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Cardano's method of solving cubics

mathmaniac

Active member
Mar 4, 2013
188
Solve using cardan's method.

\(\displaystyle x^3-13x+12=0\)

\(\displaystyle x=v+u\)

\(\displaystyle 3uv=-p=13\)

\(\displaystyle v^3+u^3=-q=-12\)

\(\displaystyle 27v^6+324v^3-13=0\)

\(\displaystyle v^3=\frac{-324\pm\sqrt{324^2-27*4*13}}{54}\)

Please solve for x.I know I am asking for too much,but seems like I am not able to get the desired answers even though nothing seems wrong with the method.

I would be so grateful towards anybody who helps.

For the moderator: please change * to x,I don't know how to do that.
Thanks
 
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Random Variable

Well-known member
MHB Math Helper
Jan 31, 2012
253
Cardano's formula states that $x = u+v$ is a solution to $x^{3} +px+q =0$ where $u = \Big(-\frac{q}{2} + \sqrt{\left(\frac{q}{2}\right)^{2} + \left(\frac{p}{3} \right)^{3}} \Big)^{\frac{1}{3}}$

and $v = \Big(-\frac{q}{2} - \sqrt{\left(\frac{q}{2}\right)^{2} + \left(\frac{p}{3} \right)^{3}} \Big)^{\frac{1}{3}}$.

So for $x^{3}-13x+12 = 0$ we have $u = \Big(-6 + \sqrt{36 -\frac{2917}{27}} \Big)^{\frac{1}{3}} = \Big(-6 + \sqrt{-\frac{1225}{27}} \Big)^{\frac{1}{3}}$

$= \Big(-6 + \frac{35 i}{3 \sqrt{3}} \Big)^{\frac{1}{3}}$

which according to Wolfram Alpha equals $\Big( \frac{1}{216} \left( 9 + 5 \sqrt{3}i \right)^{3} \Big)^{\frac{1}{3}} = \frac{1}{6} \left(9 + 5 \sqrt{3} i \right)$

And $v$ is the complex conjugate of $u$, that is $\frac{1}{6} \left(9 - 5 \sqrt{3} i \right)$.

So $ x = u+v = \frac{18}{6} = 3$
 
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mathmaniac

Active member
Mar 4, 2013
188
Cardano's formula states that $x = u+v$ is a solution to $x^{3} +px+q =0$ where $u = \Big(-\frac{q}{2} + \sqrt{\left(\frac{q}{2}\right)^{2} + \left(\frac{p}{3} \right)^{3}} \Big)^{\frac{1}{3}}$

and $v = \Big(-\frac{q}{2} - \sqrt{\left(\frac{q}{2}\right)^{2} + \left(\frac{p}{3} \right)^{3}} \Big)^{\frac{1}{3}}$.
But if I do it the other way,i.e,thinking that v has 6 values,won't I get 6(v+u) s or is 3 of them surely gonna repeat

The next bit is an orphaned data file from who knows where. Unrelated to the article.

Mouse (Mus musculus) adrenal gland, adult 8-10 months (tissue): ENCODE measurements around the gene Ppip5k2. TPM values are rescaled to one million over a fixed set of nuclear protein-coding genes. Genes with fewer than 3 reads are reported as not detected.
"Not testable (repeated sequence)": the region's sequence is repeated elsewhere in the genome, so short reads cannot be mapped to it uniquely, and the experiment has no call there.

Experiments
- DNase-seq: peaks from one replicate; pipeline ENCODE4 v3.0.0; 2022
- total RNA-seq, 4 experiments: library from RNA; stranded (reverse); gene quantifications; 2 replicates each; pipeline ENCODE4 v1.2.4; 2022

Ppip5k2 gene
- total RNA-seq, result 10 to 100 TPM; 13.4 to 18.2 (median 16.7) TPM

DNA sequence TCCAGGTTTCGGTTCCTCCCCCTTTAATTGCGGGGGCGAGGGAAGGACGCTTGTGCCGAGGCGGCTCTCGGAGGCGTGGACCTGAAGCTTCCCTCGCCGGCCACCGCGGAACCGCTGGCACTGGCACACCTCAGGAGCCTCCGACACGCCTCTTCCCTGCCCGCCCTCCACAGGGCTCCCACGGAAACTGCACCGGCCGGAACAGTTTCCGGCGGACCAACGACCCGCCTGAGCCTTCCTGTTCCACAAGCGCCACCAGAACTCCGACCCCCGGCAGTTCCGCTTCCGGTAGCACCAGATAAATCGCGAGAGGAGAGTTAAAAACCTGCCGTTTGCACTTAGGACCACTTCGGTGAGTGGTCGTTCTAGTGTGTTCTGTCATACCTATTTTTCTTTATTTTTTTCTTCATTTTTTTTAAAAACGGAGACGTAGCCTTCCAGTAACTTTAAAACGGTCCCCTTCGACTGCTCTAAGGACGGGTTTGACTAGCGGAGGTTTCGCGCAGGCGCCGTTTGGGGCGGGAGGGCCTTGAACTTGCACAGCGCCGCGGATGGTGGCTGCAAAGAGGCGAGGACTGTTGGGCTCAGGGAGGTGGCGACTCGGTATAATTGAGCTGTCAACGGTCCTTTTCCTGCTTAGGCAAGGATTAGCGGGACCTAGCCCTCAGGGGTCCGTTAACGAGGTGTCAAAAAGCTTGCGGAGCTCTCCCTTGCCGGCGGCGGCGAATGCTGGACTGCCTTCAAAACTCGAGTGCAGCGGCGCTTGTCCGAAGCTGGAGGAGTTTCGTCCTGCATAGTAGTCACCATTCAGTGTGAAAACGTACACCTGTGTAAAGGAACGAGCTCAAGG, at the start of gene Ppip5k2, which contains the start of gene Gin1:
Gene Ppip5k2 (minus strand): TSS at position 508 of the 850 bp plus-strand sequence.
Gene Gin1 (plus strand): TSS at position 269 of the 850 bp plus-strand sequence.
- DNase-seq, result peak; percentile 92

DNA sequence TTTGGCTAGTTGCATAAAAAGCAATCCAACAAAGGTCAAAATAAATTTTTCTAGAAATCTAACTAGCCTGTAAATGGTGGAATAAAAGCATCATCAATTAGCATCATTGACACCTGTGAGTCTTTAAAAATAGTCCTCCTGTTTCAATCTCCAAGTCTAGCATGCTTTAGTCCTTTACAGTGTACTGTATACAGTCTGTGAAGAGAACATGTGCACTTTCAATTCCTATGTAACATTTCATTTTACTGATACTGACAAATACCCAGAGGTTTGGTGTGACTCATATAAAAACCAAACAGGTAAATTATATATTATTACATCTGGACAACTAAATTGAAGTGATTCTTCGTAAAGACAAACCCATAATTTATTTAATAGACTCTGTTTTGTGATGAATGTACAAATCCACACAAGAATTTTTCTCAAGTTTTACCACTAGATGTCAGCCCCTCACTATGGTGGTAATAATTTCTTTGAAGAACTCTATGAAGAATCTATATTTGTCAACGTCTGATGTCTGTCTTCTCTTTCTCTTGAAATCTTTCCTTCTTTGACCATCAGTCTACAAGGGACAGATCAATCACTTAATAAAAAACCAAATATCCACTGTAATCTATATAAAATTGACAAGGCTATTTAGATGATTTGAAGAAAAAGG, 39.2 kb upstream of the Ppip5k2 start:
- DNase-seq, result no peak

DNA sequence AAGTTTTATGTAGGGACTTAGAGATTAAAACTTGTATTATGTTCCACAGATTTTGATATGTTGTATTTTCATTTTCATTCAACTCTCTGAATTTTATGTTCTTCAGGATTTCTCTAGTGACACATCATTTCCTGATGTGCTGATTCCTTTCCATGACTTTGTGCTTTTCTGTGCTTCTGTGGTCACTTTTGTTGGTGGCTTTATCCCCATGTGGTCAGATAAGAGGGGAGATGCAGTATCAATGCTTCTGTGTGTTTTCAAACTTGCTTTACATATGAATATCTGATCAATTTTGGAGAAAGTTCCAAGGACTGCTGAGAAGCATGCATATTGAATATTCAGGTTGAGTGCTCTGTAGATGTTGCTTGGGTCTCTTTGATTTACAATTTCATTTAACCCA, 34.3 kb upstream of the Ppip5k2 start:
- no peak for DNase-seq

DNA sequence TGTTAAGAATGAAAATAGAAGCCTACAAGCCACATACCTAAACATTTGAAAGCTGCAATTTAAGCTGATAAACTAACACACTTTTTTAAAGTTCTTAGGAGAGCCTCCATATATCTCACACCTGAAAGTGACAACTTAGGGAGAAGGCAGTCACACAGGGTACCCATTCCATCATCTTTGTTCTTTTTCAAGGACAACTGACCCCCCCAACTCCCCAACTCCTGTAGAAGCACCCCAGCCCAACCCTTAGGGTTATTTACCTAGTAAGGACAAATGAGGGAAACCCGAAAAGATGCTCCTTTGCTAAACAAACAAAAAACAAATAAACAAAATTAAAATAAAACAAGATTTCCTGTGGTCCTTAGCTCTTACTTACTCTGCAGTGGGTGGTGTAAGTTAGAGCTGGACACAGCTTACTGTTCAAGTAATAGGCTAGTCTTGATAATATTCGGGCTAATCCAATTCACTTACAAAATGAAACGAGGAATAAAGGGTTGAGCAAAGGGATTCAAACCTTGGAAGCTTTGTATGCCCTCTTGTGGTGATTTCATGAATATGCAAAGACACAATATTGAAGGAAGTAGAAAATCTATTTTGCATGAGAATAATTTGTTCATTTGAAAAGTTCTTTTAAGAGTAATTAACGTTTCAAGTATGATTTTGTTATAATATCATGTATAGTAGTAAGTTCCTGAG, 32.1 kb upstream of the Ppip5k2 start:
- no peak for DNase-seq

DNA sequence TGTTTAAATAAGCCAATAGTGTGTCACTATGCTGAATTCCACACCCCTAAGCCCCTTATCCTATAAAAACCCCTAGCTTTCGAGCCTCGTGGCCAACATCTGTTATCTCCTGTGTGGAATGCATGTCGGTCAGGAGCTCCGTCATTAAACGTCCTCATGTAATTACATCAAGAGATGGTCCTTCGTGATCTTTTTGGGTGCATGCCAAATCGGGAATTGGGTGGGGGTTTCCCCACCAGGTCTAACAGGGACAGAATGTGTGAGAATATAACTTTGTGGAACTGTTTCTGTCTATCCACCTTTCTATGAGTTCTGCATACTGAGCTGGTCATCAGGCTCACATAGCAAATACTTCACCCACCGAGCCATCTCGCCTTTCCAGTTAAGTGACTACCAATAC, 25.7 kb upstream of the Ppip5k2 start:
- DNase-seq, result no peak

So for $x^{3}-13x+12 = 0$ we have $u = \Big(-6 + \sqrt{36 -\frac{2917}{27}} \Big)^{\frac{1}{3}} = \Big(-6 + \sqrt{-\frac{1225}{27}} \Big)^{\frac{1}{3}}$

$= \Big(-6 + \frac{35 i}{3 \sqrt{3}} \Big)^{\frac{1}{3}}$

which according to Wolfram Alpha equals $\Big( \frac{1}{216} \left( 9 + 5 \sqrt{3}i \right)^{3} \Big)^{\frac{1}{3}} = \frac{1}{6} \left(9 + 5 \sqrt{3} i \right)$
Is it the only possible cube root?

And $v$ is the complex conjugate of $u$, that is $\frac{1}{6} \left(9 - 5 \sqrt{3} i \right)$.
How can you be sure?

So $ x = u+v = \frac{18}{6} =
3$
What does wolframalpha say about the other cube roots?...and what about the other roots?please show me how you would those too...

Thanks a lot,but I am wondering what happened when I did it.Why is my discriminant not negative like yours?Why don't I get any one of the desired roots?
 
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chisigma

Well-known member
Feb 13, 2012
1,704
It is useful to remember that, given the values of u and v...


$$ u= \sqrt[3]{- \frac{q}{2} + \sqrt{\frac{q^{2}}{4} + \frac{p^{3}}{27}}}\ v= \sqrt[3]{- \frac{q}{2} - \sqrt{\frac{q^{2}}{4} + \frac{p^{3}}{27}}}\ (1)$$

... if $r_{0}= 1$, $r_{1} = e^{i\ \frac{2}{3}\ \pi}$ and $r_{2} = e^{i\ \frac{4}{3}\ \pi}$ are the 'cubic roots' of 1, then the roots of the equation $x^{3} + p\ x + q=0$ are given by...

$$x_{0}= r_{0}\ u + r_{0}\ v\ ;\ x_{1}= r_{1}\ u + r_{2}\ v\ ;\ x_{3}= r_{2}\ u + r_{1}\ v\ (2)$$

With (1), (2) and a bit of patience You can find that the three roots of $x^{3} - 13\ x + 12 = 0$ are $x_{0}=3$, $x_{1}= 1$ and $x_{2}=-4$...


Kind regards


$\chi$ $\sigma$
 
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